✈️🏖️Travel - what's new becomes old becomes new again

This week the focus in on travel and whether we are seeing the beginnings of a new disruption to how
✈️🏖️Travel - what's new becomes old becomes new again
By Connected Paths (Riaz Kanani) • Issue #41 • View online
This week the focus in on travel and whether we are seeing the beginnings of a new disruption to how we go on holiday.
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Travelling back in time
Back in the last dotcom bubble, the travel industry went through huge disruption as aggregator websites like Expedia, Lastminute and booking.com all changed the way we bought our holidays. 
The idea of the package holiday came under threat in the mid 2000s as people started to book their flights and hotels both separately and online. The result was the merger of Thomas Cook with Airtours and Thomson with First Choice. The big four became the big two.
A large part of the profit for the aggregators came from selling hotel rooms. There is very little money in selling flights. For many years, hotel websites have been very poor experiences. Difficult booking systems, different currencies and not always clear information about the rooms themselves. You could do better going to the big travel websites previously mentioned.
Now the aggregators are under investigation for “clarity, accuracy and presentation of information”.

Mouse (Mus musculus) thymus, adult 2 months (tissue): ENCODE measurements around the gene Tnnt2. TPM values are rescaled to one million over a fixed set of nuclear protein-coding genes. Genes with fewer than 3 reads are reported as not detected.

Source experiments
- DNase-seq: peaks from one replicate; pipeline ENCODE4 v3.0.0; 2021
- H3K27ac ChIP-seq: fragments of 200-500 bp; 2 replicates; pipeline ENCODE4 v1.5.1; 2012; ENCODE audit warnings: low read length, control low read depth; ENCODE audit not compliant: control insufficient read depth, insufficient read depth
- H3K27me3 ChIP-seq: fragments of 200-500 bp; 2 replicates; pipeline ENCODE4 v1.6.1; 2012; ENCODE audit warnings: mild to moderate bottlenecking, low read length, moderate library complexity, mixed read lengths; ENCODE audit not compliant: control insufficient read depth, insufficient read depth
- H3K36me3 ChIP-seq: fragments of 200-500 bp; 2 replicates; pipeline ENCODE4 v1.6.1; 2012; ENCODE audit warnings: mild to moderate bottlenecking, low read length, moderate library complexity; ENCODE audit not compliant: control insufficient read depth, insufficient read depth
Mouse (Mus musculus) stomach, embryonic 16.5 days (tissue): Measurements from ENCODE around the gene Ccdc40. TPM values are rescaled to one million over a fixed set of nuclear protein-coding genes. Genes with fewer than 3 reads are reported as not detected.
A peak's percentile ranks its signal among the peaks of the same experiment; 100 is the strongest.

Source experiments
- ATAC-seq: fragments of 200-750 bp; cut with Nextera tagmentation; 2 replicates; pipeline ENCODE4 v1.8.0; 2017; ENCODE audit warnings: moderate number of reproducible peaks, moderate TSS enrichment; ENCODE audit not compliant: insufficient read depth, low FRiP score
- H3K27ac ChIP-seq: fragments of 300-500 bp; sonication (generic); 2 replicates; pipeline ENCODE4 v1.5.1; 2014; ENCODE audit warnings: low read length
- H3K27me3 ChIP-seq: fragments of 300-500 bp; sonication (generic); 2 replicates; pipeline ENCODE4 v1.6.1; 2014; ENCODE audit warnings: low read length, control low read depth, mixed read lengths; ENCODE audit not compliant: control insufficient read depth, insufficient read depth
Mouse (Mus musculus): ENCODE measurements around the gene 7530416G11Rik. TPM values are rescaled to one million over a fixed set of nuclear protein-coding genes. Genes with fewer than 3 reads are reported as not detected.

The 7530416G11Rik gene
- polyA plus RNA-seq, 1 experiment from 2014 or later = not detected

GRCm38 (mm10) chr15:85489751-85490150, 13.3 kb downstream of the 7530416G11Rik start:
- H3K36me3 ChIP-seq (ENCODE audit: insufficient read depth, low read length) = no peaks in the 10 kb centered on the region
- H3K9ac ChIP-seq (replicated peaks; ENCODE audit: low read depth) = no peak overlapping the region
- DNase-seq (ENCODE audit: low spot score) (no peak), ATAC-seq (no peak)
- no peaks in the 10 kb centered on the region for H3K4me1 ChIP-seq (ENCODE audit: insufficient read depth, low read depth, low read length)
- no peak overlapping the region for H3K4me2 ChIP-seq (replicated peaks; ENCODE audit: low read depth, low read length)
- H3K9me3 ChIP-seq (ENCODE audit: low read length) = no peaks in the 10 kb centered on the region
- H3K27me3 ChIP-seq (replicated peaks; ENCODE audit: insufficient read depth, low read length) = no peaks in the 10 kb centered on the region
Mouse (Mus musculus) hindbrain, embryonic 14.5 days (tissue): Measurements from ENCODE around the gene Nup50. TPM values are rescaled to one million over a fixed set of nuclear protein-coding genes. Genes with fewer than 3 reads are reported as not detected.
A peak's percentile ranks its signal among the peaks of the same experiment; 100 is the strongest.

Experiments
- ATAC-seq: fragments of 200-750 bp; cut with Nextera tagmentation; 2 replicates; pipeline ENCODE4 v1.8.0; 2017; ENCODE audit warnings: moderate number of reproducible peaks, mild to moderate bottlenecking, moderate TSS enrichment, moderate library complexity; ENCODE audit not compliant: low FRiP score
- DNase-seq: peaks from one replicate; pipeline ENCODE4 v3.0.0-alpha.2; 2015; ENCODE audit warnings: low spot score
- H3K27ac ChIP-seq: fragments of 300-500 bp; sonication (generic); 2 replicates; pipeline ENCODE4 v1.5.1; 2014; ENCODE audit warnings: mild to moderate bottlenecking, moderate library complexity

First it is the challenge Google originally had with placing ads at the top of its search results. How transparent are the big travel sites being when they are paid extra to promote hotels to the top of search results?
Another aspect is the oldest sales trick in the book - scarcity and social pressure. “Only two rooms left” and “three other people just booked this room” are all ways of increasing the pressure to make a quick purchase. 
Travel is normally a considered purchase taking more like days than minutes. Partly this is due to the need to involve other people in the decision process. I wonder though if with the increase of smartphones this decision time is decreasing. This could in turn be fueling the growth of “secret sales” type platforms.
Finally, there always seem to be hidden charges around when investigations happen and this one is no different. Things like additional taxes or booking fees etc.
Government investigations though are slow and cumbersome and by the time they actually conclude the markets have moved on. In this case the shift is already starting to happen. 
Hotels were never keen on giving away at least 15% of their revenues to the big travel websites and have slowly been overhauling their own internet presence using cloud based platforms like Triptease to provide better booking experiences without the large investment needed previously.
If you no longer need to go to the major aggregators to get the best price or information then they have a real problem. 
A modern day online approach would be to create exclusive content to allow people to better identify the right hotel but these companies have never been publishers and I doubt it will scale as well as the old model in any case.
There is the old tried and tested model of being more and more specialised. Smaller hotels, hotels targeted at different age groups etc. Though this still suffers over time if its better to go to the hotel directly. Maybe they can create better quality loyalty programmes than the hotels themselves allowing customer to not stick to a single hotel chain. 
Finally, they may instead opt for the full service approach offering end-to-end service taking away the hassle of organising a holiday or adding trips/experiences at the destination. All things that hotels themselves will find difficult to deliver on. For now.
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Connected Paths (Riaz Kanani)
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